Standard Planets - Self-Titled
Owain Paciuszko 02/12/2010
Opening track Tramadol begins as a sleazy, bluesy grinding riff that is gradually soaked in ever dirtier layers of fuzz, working well as a minimal and moody instrumental it comes as a surprise when vocals pipe up half way through, not quite adding the expected flavour to the mix, and whilst not wrecking what went before the track works better when the music is left alone, or with the addition of subtle, creepier choral vocals. With flat chimes and distant organs the track draws towards a suitably menacing, regal close.
Startled flurries of violin open Squeky brilliantly, intermingled with retro-computer synths and a burbling processed percussion line, as the vocals enter rattling out a uptempo mantra (that seems to revolve around the lyrics 'Music theory'?) it's again a slight dampener on the pleasing instrumentation weaving around it, but the second time those vocals occur the growing bassline rising in the mix lends a sense of urgency edging this track towards the kind of teasing electro-wig-outs that Fuck Buttons specialise in. Unfortunately it never breaks out into the limb-flailing explosion it hints out, instead turning into a grimy Depeche Mode-like sombre section, slowing the pace down to an industrial strut with the lyrics 'One times one' repeated over and over in sombre tones.
An ornate gypsy-folk elegance opens + (-), a strange The Magnetic Fields-esque ballad with space age synths rising feverishly in the distance and Ben Webster's vocal working as a good counterpoint to the light and playful musical backdrop that throws in all manner of aural curiosities to consistently delightful effect. It's a left turn for the record that shows an intriguing first peek at the band's versatility, marrying their experimental sonic sounds to something that feels pulled from a fairy-tale. They remain in this creaky, mysterious territory for the sublte opening minutes of their 'band theme song' Standard Planets; a slow burning quagmire of doom-laden synths and twinkling melodica with despairing wailed vocals, that is eventually joined by a gloriously swaggering drum-line giving it an air of defiance and arrogance that makes the listener want to strut around in slow motion. It squeaks and squeals like an old gate, huge washes of guitar flowing against big rock drum rolls before the whole thing turns - shockingly - into a synth heavy uptempo number that sounds like the theme music to a long lost 1980s cop show; and the band seem well aware of this with arch lyrics listing; 'Sierra tango alpha' etc. Unfortunately, wry smirks aside, this lyrical inclusion detracts from the brilliance of the music around it, that ebbs and flows into all manner of territories (even sounding like cheesy pop track Superman by Black Lace at one point).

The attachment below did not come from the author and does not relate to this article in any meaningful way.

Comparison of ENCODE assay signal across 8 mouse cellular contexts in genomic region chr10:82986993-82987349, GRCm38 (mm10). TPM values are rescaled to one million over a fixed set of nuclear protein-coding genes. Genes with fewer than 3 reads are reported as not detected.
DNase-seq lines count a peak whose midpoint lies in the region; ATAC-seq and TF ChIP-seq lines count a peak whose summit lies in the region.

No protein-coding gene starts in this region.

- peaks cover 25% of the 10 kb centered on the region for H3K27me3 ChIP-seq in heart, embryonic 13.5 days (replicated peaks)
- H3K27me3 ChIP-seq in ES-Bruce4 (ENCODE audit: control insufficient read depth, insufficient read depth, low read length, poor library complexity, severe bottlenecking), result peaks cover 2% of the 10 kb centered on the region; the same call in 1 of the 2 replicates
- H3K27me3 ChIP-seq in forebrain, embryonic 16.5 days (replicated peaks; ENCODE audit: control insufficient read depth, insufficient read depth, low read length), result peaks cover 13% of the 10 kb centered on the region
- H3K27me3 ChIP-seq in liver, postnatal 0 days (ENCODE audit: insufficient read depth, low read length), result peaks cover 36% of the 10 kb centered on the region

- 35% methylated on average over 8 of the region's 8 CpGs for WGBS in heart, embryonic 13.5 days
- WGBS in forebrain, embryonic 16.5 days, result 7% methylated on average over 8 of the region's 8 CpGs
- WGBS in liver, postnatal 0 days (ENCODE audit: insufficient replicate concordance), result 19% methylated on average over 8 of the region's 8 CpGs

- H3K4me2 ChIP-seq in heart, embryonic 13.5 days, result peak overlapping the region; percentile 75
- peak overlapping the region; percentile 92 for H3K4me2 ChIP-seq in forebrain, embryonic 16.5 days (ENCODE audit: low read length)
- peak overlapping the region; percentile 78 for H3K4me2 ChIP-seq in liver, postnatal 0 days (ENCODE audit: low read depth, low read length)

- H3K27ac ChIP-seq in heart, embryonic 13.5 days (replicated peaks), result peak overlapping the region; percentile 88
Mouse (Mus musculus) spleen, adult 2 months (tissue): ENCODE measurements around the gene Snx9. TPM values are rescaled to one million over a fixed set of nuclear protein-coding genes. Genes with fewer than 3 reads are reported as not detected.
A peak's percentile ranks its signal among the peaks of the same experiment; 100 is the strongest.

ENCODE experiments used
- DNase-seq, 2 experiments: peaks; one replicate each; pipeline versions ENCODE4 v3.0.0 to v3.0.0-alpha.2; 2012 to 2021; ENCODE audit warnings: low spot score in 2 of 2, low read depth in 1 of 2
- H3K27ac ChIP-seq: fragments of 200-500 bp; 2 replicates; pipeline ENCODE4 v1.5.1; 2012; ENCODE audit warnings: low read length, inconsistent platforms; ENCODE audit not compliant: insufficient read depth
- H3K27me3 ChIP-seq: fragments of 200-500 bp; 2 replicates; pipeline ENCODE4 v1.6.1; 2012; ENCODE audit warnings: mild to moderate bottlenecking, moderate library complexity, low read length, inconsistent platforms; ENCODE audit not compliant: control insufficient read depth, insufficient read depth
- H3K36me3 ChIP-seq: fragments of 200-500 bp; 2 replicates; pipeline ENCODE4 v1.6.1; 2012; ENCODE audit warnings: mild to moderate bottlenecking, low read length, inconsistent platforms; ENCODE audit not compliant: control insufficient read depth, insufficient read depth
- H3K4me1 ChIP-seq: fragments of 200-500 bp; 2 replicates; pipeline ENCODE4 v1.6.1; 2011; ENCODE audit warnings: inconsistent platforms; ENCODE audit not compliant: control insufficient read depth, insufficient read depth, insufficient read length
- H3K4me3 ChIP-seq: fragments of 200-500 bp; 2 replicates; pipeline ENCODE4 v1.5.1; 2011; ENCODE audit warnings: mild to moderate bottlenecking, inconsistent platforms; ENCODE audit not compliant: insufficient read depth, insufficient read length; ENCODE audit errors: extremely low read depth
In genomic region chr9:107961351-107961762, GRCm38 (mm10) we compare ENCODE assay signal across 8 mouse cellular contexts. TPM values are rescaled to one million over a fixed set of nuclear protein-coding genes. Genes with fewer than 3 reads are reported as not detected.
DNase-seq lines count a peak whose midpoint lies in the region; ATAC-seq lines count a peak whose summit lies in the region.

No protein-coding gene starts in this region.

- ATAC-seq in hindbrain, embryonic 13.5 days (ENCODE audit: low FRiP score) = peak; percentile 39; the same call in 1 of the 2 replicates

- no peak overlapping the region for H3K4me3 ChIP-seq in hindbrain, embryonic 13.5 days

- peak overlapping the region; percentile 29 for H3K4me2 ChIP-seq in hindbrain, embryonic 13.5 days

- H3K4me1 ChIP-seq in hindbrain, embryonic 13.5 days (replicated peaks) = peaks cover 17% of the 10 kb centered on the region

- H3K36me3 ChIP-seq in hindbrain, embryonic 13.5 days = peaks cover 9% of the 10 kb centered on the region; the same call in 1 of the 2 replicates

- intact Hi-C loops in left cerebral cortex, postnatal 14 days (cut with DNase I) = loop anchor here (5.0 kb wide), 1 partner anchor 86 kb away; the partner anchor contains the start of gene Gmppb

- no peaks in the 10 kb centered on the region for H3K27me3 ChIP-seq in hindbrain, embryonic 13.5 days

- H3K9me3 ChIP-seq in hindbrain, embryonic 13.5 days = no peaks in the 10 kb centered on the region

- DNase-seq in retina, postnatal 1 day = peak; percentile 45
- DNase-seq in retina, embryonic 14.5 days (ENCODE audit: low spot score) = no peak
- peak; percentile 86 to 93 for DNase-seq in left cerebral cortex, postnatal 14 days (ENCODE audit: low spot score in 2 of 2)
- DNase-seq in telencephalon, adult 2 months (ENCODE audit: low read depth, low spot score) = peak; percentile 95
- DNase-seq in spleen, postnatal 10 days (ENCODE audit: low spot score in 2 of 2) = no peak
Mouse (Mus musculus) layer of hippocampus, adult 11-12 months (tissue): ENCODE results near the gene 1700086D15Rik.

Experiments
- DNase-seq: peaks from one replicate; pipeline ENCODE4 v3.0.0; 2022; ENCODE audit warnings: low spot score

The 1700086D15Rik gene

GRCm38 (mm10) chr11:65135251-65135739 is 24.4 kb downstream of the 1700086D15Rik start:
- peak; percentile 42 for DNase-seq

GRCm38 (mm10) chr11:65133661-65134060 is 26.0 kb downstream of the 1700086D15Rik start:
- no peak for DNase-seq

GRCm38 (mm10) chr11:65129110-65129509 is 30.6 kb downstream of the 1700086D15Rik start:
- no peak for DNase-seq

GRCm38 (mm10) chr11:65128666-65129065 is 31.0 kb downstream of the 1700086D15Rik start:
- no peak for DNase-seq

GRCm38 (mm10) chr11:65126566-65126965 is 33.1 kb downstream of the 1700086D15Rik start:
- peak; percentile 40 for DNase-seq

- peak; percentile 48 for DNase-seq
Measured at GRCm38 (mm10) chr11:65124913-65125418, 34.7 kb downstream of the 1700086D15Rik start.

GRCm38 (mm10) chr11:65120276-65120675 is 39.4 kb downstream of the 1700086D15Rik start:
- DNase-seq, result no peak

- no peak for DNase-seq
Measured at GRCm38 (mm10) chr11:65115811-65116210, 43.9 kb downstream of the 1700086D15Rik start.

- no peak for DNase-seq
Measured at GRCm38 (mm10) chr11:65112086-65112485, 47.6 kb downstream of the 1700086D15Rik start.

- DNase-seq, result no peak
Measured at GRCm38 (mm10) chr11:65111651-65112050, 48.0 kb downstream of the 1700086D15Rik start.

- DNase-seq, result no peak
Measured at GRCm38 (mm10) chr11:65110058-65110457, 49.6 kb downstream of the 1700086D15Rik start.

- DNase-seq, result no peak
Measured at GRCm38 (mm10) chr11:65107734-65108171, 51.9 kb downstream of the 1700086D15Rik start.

Electromagnetic is a disappointingly bland thundering procession of synths ascending and descending over a flaccid processed beat, with intermittent bursts of maudlin vocals swamped in reverb. It sounds like the unholy union between the Tron and The Matrix soundtracks, which is probably more of a compliment than it might deserve! Regeneration doesn't do much to improve things, sure it's got a nice jazzy musical backdrop, but the vocals sound unfortunately similar to The Mighty Boosh's spoof electro band Kraftwerk Orange.
Closing track Falopia Japonica begins with echoing guitars and hollered lyrics that become swamped by the ominous throb of bassy synths, it's a strange and orantely crafted number that drifts along with a spiritual quality as if through the halls of a neon-lit haunted house. It manages to develop its fairground rhythms into something reasonably grand and climatic, with slower epic sequences jostling against throbbing aggressive guitar breakdowns and a joyously bonkers electro drum-n-bassy tangent that draws the track to a close.
Early tracks on this record show a wealth of promise that isn't quite realised as the album continues, a few times they produce a slow-burn track that takes you down a number of intriguing little diversions, but sometimes there seems to be a pressure to fill their music with too many elements and, often, vocals need to be worked in with more subtlety or removed altogether. Still, an interesting and varied LP.